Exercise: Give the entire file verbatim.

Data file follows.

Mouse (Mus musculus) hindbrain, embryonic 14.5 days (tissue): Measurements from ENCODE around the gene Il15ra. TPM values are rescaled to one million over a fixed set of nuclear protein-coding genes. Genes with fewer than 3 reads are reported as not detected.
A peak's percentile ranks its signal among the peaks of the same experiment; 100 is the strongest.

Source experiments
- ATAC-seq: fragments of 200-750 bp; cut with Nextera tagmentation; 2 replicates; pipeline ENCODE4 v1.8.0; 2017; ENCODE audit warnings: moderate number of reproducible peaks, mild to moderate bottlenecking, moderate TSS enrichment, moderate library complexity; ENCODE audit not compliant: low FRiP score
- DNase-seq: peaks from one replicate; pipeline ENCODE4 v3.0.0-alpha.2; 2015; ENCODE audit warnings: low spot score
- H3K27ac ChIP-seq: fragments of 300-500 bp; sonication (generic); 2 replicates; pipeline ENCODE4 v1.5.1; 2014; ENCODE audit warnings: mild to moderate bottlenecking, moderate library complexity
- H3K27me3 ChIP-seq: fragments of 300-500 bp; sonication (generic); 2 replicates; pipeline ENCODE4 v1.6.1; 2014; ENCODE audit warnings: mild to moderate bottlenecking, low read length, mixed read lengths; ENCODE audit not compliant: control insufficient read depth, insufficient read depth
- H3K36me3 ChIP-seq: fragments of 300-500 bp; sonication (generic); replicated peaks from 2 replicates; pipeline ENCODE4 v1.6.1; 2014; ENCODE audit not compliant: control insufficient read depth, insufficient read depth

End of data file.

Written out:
Mouse (Mus musculus) hindbrain, embryonic 14.5 days (tissue): Measurements from ENCODE around the gene Il15ra. TPM values are rescaled to one million over a fixed set of nuclear protein-coding genes. Genes with fewer than 3 reads are reported as not detected.
A peak's percentile ranks its signal among the peaks of the same experiment; 100 is the strongest.

Source experiments
- ATAC-seq: fragments of 200-750 bp; cut with Nextera tagmentation; 2 replicates; pipeline ENCODE4 v1.8.0; 2017; ENCODE audit warnings: moderate number of reproducible peaks, mild to moderate bottlenecking, moderate TSS enrichment, moderate library complexity; ENCODE audit not compliant: low FRiP score
- DNase-seq: peaks from one replicate; pipeline ENCODE4 v3.0.0-alpha.2; 2015; ENCODE audit warnings: low spot score
- H3K27ac ChIP-seq: fragments of 300-500 bp; sonication (generic); 2 replicates; pipeline ENCODE4 v1.5.1; 2014; ENCODE audit warnings: mild to moderate bottlenecking, moderate library complexity
- H3K27me3 ChIP-seq: fragments of 300-500 bp; sonication (generic); 2 replicates; pipeline ENCODE4 v1.6.1; 2014; ENCODE audit warnings: mild to moderate bottlenecking, low read length, mixed read lengths; ENCODE audit not compliant: control insufficient read depth, insufficient read depth
- H3K36me3 ChIP-seq: fragments of 300-500 bp; sonication (generic); replicated peaks from 2 replicates; pipeline ENCODE4 v1.6.1; 2014; ENCODE audit not compliant: control insufficient read depth, insufficient read depth